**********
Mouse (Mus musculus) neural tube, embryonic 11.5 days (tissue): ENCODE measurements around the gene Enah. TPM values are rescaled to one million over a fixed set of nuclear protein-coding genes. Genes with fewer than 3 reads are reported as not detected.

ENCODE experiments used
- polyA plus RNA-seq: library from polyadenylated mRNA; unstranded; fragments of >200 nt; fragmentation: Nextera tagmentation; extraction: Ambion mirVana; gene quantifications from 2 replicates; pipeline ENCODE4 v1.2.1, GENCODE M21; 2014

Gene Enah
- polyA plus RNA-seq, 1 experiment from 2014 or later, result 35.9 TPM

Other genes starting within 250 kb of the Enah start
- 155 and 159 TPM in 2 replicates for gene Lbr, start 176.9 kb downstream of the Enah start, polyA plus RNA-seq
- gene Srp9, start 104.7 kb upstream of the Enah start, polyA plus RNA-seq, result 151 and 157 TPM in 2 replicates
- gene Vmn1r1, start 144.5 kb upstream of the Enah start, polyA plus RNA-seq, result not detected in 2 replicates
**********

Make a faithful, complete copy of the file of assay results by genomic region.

Mouse (Mus musculus) neural tube, embryonic 11.5 days (tissue): ENCODE measurements around the gene Enah. TPM values are rescaled to one million over a fixed set of nuclear protein-coding genes. Genes with fewer than 3 reads are reported as not detected.

ENCODE experiments used
- polyA plus RNA-seq: library from polyadenylated mRNA; unstranded; fragments of >200 nt; fragmentation: Nextera tagmentation; extraction: Ambion mirVana; gene quantifications from 2 replicates; pipeline ENCODE4 v1.2.1, GENCODE M21; 2014

Gene Enah
- polyA plus RNA-seq, 1 experiment from 2014 or later, result 35.9 TPM

Other genes starting within 250 kb of the Enah start
- 155 and 159 TPM in 2 replicates for gene Lbr, start 176.9 kb downstream of the Enah start, polyA plus RNA-seq
- gene Srp9, start 104.7 kb upstream of the Enah start, polyA plus RNA-seq, result 151 and 157 TPM in 2 replicates
- gene Vmn1r1, start 144.5 kb upstream of the Enah start, polyA plus RNA-seq, result not detected in 2 replicates